Seems that most developers are still writing code like done in the 90s and have not moved on in naming schemes to what Intellisense allows now. Even though Intellisense has its issues with large scripts.
So things like
SELECT c.name, o.dated, ... FROM Customer c, Orders o
The following is much easier to digest on first encounter:
SELECT customer.name, order.dated, ...
FROM dbo.Customer AS customer
INNER JOIN dbo.Orders AS order
ON order.CustomerID = customer.CustomerID
In a BI / DW environment there can be up to 100 of columns (or more) that transform data from multiple tables. Using full names (whether Hungarian, CamelCase or Pascal) is much easier for beginners to follow. And changing jobs can make everybody pretty much a beginner again.
One of the best phrases I heard and took to heart is: "Code is for humans". As in code should read in a flow like a book, not a bunch of sticky notepads.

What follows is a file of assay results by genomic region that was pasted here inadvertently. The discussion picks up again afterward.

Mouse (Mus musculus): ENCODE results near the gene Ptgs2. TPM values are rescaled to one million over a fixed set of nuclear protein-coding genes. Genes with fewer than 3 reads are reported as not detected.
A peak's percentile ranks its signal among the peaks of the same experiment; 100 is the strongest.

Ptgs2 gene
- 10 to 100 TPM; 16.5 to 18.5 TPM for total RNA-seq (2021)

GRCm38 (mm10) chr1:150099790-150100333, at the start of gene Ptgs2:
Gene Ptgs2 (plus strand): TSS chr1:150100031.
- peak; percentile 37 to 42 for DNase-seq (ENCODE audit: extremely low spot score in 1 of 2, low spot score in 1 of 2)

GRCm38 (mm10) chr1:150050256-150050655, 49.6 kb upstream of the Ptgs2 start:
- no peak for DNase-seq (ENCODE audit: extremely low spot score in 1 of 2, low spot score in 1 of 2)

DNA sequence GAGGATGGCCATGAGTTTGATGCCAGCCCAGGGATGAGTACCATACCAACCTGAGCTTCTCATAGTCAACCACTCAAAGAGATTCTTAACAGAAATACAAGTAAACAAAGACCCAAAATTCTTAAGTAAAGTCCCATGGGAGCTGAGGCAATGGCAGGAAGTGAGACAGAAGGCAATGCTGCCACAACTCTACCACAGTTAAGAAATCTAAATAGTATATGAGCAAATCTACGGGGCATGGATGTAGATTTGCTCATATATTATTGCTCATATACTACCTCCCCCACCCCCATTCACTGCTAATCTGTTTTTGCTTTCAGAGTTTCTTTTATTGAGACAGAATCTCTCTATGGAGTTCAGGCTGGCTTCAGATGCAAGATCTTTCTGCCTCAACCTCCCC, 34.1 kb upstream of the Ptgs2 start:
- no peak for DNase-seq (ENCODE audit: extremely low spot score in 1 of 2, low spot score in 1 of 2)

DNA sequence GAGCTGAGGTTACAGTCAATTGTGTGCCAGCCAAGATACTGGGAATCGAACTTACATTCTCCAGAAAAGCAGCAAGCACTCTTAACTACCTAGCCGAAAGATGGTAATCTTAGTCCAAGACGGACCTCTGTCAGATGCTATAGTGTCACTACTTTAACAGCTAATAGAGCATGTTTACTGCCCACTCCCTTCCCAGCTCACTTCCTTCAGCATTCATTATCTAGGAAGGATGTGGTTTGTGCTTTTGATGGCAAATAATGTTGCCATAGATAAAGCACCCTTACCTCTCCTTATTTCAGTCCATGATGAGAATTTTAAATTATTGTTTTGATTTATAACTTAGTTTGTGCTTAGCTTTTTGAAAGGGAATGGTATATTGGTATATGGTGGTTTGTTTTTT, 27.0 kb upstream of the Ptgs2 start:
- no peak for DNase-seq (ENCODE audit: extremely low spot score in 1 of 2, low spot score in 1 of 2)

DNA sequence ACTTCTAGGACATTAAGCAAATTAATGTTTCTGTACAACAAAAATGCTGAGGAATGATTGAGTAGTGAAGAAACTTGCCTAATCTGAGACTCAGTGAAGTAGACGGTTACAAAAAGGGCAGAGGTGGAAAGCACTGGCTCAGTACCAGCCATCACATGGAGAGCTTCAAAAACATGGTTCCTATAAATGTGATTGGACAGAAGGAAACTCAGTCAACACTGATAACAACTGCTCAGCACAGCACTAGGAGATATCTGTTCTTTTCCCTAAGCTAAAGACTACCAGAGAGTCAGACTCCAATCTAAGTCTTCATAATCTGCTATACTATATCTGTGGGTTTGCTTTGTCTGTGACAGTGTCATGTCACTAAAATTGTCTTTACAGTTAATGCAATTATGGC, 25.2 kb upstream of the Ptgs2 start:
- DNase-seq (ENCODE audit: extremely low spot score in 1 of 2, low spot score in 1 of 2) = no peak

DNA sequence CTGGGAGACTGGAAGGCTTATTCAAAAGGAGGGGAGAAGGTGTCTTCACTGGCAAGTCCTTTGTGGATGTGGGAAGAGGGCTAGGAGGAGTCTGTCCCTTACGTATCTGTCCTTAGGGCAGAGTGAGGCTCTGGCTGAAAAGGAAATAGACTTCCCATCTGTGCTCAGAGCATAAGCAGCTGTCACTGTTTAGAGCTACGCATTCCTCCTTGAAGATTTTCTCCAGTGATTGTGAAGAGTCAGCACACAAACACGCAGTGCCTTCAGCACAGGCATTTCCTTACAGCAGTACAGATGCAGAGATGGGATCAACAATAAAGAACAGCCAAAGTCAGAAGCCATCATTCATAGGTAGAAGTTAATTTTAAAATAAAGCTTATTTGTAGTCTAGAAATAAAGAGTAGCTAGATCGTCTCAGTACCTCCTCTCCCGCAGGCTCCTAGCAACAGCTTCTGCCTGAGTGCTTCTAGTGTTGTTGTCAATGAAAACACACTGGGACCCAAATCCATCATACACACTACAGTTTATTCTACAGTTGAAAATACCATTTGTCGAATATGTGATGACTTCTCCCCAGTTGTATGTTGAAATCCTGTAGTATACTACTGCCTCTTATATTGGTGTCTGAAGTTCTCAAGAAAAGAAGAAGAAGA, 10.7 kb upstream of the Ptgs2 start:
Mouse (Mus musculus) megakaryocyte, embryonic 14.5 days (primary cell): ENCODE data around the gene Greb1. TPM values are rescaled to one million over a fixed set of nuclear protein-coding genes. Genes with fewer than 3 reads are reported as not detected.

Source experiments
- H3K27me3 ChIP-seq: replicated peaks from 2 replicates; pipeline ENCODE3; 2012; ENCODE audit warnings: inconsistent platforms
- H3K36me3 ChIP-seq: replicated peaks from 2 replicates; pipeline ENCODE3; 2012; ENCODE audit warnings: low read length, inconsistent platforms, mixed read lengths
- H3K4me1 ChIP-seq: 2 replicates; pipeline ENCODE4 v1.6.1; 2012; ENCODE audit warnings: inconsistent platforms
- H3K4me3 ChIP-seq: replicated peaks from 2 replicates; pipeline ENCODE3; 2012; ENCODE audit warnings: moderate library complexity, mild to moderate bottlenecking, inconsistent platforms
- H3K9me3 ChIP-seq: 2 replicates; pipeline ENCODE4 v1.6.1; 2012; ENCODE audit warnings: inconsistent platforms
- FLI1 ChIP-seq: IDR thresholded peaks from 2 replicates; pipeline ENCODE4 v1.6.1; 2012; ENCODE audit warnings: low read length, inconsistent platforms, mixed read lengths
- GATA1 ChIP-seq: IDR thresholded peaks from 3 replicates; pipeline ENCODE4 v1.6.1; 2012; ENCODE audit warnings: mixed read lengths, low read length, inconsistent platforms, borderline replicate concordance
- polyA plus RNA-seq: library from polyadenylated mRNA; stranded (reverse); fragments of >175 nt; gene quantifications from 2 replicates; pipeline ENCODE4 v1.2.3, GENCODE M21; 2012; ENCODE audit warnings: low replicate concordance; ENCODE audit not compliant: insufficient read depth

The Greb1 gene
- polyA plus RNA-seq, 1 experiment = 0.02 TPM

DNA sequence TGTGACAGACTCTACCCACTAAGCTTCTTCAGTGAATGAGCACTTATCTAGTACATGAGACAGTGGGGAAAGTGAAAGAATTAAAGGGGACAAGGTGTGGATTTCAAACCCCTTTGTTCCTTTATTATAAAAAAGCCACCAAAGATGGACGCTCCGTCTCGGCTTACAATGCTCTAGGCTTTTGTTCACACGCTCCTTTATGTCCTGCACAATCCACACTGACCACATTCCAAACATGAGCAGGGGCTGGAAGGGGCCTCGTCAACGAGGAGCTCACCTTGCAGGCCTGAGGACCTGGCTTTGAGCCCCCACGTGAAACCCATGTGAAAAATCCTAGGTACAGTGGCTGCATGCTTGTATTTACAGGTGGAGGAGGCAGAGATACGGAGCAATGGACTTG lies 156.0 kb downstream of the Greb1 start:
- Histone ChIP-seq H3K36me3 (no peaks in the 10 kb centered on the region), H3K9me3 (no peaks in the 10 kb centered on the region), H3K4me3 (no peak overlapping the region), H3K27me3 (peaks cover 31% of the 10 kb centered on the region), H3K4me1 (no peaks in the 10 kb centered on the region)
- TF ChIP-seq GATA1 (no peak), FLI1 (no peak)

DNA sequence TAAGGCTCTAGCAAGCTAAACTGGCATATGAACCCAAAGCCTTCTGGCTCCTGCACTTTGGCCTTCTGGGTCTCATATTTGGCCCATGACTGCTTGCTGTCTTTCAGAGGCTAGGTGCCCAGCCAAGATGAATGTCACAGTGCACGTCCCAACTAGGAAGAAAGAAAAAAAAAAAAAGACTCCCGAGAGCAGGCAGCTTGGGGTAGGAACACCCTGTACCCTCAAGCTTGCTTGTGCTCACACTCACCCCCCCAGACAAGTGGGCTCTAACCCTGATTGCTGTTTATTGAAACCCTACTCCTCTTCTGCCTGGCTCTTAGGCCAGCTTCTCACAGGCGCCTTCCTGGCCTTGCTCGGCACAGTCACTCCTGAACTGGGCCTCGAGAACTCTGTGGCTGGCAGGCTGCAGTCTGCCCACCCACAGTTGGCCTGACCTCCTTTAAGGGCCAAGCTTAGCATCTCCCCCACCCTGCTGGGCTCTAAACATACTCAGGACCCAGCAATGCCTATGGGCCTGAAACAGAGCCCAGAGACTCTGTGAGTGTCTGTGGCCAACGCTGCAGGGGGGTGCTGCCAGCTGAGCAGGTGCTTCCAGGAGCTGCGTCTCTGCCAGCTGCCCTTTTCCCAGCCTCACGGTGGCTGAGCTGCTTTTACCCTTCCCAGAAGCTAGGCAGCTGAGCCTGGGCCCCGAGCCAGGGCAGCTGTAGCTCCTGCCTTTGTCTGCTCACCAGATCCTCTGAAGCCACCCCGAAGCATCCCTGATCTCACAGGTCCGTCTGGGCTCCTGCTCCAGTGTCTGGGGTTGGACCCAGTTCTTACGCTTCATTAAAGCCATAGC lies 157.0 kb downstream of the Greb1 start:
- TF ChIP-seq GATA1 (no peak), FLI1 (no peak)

Looking at my old code I know I fail in this myself though new stuff gets written with following styling:
* Use " AS " between table and alias
* Use schemas - it is a lot easier to change schemas moving tables and then code will not break if suddenly two tables of with same object but different schema names exist
* Comment the Why?, not the How - business rules included in code are not as easily forgotten than the ones in a Word document
* Explicit alias names for code that is under source control
* Think how much less time I spent if code is clear and explicit instead of shorthand and think of the developers that have to continue and maintain what I started
* Document business requirements for which the code is written